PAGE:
The U.S. Agency for Healthcare Research and Quality pinpointed instances where telemedicine consults are most effective, though to date information is lacking about cost and utilization.
The U.S. Agency for Healthcare Research and Quality combed through 58 systematic reviews amid a substantial volume of research on telemedicine to pinpoint when telehealth interventions work best.
The data suggests telehealth improves outcomes such as mortality, quality of life and reductions in hospital admissions when used for remote patient monitoring for certain chronic conditions as well as for psychotherapy as part of behavioral health.
Top chronic conditions for telehealth success: cardiovascular and respiratory disease, according to AHRQ.
AHRQ noted, however, that information on how telehealth affects cost and utilization is currently limited.
Thirteen percent of the reviews considered by AHRQ in its report indicate that telehealth provides a benefit in terms of reduced costs and utilization; 34 percent say there is a potential benefit; 31 percent were inconclusive; and 22 percent found no benefit.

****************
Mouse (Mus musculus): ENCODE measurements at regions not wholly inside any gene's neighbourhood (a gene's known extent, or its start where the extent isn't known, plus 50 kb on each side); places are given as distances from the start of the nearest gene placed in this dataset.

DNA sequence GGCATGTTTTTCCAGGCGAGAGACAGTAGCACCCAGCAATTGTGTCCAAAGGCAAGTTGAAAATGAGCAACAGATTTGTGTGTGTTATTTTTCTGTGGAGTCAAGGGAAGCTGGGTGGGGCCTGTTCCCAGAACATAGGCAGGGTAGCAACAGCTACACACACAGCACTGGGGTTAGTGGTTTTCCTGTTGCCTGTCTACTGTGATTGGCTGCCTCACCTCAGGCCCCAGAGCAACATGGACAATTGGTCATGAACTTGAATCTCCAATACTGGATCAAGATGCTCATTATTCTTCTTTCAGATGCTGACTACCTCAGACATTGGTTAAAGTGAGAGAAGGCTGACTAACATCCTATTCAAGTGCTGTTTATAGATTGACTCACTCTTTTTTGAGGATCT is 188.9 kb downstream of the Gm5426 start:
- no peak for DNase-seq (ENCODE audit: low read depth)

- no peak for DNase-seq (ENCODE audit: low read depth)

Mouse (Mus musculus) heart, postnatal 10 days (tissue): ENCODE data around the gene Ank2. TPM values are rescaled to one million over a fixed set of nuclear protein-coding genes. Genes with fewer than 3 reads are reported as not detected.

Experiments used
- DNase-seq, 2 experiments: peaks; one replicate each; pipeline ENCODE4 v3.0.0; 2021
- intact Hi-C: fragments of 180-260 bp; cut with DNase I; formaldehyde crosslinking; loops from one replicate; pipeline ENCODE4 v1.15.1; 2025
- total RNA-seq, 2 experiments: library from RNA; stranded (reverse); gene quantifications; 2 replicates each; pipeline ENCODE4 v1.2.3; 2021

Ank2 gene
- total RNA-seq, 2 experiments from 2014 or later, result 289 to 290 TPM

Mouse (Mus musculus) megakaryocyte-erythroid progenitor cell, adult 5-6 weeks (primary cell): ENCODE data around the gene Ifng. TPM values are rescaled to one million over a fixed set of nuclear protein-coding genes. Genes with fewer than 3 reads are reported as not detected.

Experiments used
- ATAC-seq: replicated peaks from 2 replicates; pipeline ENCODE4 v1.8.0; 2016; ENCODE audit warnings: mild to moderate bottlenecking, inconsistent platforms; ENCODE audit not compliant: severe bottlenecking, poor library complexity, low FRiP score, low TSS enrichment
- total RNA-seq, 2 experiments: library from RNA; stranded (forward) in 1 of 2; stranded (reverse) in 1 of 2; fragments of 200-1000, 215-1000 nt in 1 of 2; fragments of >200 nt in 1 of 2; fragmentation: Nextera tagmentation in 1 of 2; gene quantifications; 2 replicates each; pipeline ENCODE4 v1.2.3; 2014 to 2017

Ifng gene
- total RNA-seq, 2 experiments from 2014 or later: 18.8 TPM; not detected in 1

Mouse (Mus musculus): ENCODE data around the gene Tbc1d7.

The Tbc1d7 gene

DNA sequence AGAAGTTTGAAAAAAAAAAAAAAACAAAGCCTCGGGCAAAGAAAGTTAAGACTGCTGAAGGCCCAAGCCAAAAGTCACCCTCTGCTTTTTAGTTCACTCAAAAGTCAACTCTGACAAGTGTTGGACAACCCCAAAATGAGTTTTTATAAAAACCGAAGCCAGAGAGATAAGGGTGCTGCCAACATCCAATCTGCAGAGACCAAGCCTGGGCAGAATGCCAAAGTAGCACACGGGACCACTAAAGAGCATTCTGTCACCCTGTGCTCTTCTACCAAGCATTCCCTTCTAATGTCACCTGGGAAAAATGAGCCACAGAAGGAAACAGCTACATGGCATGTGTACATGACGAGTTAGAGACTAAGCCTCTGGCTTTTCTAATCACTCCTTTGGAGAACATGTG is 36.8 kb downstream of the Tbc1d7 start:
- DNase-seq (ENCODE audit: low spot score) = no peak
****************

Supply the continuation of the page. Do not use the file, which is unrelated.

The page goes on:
Telehealth includes a wide range of technologies; for the purposes of this study, it was defined as the use of information and telecommunications technology in a specific patient's healthcare delivery from a provider across distance or time.
The study's authors also said that research into practice-level implementation should be the next step, particularly since the vast majority of research conducted to date has been conducted within old – and possibly soon-to-be-outdated – care delivery models.
Topics with an evidence base that could be the focus of future systematic reviews include telehealth for consultation, uses in intensive care units and applications in maternal and child health. And telemedicine for triage in urgent or primary care, management of serious pediatric conditions, patient outcomes for teledermatology, and the integration of behavioral and physical health were earmarked by AHRQ as ripe for analysis.